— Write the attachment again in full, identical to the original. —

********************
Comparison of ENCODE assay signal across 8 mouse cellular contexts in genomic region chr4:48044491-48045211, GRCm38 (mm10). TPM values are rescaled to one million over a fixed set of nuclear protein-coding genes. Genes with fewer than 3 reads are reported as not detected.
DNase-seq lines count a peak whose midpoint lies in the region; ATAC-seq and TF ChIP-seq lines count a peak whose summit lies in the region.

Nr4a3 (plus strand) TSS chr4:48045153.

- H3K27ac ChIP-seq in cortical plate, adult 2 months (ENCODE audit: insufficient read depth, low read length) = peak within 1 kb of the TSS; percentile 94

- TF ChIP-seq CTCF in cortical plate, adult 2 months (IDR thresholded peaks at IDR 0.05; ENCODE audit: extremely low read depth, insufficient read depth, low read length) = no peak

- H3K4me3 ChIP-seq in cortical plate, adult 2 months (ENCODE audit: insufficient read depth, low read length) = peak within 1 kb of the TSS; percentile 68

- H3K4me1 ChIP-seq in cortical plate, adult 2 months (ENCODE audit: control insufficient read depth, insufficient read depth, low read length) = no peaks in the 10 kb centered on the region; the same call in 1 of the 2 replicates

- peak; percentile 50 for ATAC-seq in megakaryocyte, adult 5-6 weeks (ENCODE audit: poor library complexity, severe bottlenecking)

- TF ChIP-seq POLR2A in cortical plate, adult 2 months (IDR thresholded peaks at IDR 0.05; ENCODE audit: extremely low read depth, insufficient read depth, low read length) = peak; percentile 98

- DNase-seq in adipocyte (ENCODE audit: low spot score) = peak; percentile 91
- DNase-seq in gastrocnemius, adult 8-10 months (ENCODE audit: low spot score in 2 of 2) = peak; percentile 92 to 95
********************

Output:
Comparison of ENCODE assay signal across 8 mouse cellular contexts in genomic region chr4:48044491-48045211, GRCm38 (mm10). TPM values are rescaled to one million over a fixed set of nuclear protein-coding genes. Genes with fewer than 3 reads are reported as not detected.
DNase-seq lines count a peak whose midpoint lies in the region; ATAC-seq and TF ChIP-seq lines count a peak whose summit lies in the region.

Nr4a3 (plus strand) TSS chr4:48045153.

- H3K27ac ChIP-seq in cortical plate, adult 2 months (ENCODE audit: insufficient read depth, low read length) = peak within 1 kb of the TSS; percentile 94

- TF ChIP-seq CTCF in cortical plate, adult 2 months (IDR thresholded peaks at IDR 0.05; ENCODE audit: extremely low read depth, insufficient read depth, low read length) = no peak

- H3K4me3 ChIP-seq in cortical plate, adult 2 months (ENCODE audit: insufficient read depth, low read length) = peak within 1 kb of the TSS; percentile 68

- H3K4me1 ChIP-seq in cortical plate, adult 2 months (ENCODE audit: control insufficient read depth, insufficient read depth, low read length) = no peaks in the 10 kb centered on the region; the same call in 1 of the 2 replicates

- peak; percentile 50 for ATAC-seq in megakaryocyte, adult 5-6 weeks (ENCODE audit: poor library complexity, severe bottlenecking)

- TF ChIP-seq POLR2A in cortical plate, adult 2 months (IDR thresholded peaks at IDR 0.05; ENCODE audit: extremely low read depth, insufficient read depth, low read length) = peak; percentile 98

- DNase-seq in adipocyte (ENCODE audit: low spot score) = peak; percentile 91
- DNase-seq in gastrocnemius, adult 8-10 months (ENCODE audit: low spot score in 2 of 2) = peak; percentile 92 to 95